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The Fire of Freedom: Abraham Galloway & the Slaves’ Civil War

 David Cecelski, University of North Carolina Press 2013, $30

The Federals captured New Bern, N.C., in March 1862 and stayed until the end of Reconstruction. The city quickly became a refuge for runaway slaves, a recruiting center for United States Colored Troops and the locus for politically active African Americans. Abraham Galloway, a handsome, fearless, illiterate mulatto, was at the center of all these activities.

Galloway was born in the village of Smithville, N.C., to an enslaved mother and a white father who worked as a pilot around the port of Wilmington. In 1857 young Galloway and a friend ran away, eventually making their way to Canada. Then began a remarkable odyssey that David Cecelski has been tracking for more than 20 years.

Cecelski’s writing is both passionate and partisan. He clearly admires men and women like Galloway who, in the face of overwhelming odds and organized hostility, risked everything to gain freedom for themselves. Because Galloway left no personal records, Cecelski is forced to rely on the observations of others and to draw significant historical conclusions, often based on slender threads of evidence. Fortunately, Cecelski rarely claims more than his evidence can support.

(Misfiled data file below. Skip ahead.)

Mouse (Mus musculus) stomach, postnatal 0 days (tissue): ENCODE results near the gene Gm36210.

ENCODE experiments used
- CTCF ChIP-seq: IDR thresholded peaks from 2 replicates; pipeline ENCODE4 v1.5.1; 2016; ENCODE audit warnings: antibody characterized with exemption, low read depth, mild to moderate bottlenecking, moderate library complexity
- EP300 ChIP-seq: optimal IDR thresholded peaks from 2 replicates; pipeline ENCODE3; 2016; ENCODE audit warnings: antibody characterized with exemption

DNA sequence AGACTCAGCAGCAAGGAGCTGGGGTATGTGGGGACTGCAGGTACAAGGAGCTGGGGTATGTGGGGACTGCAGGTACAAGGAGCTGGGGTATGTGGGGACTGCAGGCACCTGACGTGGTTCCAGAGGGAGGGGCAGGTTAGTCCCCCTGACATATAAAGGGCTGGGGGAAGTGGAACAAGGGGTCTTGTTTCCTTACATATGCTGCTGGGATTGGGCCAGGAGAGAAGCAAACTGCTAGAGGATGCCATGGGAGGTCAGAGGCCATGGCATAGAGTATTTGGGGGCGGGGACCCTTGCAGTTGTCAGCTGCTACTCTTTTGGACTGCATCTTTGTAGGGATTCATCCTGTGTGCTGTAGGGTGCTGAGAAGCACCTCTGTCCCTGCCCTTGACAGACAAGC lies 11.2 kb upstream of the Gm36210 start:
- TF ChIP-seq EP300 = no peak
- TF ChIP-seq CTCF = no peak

Galloway’s activities during the war have remained mostly a mystery. Cecelski has some evidence that he served as a Union spy in the Vicksburg area. But the claim Cecelski makes that Maj. Gen. Benjamin Butler sent Galloway into the Point Lookout POW camp to obtain the names of those Confederates who were loyal to the Union and willing to take the oath of allegiance requires a substantial leap of faith and is based solely on his 1870 obituary, published in a newspaper edited by Frederick Douglass.

Galloway’s political activities are better documented. He attended the National Convention of Colored Men of the United States in Syracuse, N.Y., and was the president of the Equal Rights League in New Bern. After the war, Galloway became a leading orator for African-American rights and played a central role in the founding of the Republican Party in North Carolina. He was elected to the state senate in 1868. When he died at 33, his funeral reportedly drew 6,000 mourners.

There are probably courageous African Americans like Abraham Galloway still hidden away in history’s dark corners throughout the old Confederacy. If their stories could somehow be told as eloquently as Cecelski tells Galloway’s, our understanding of the postwar South will be significantly enhanced.


Originally published in the January 2014 issue of America’s Civil War. To subscribe, click here.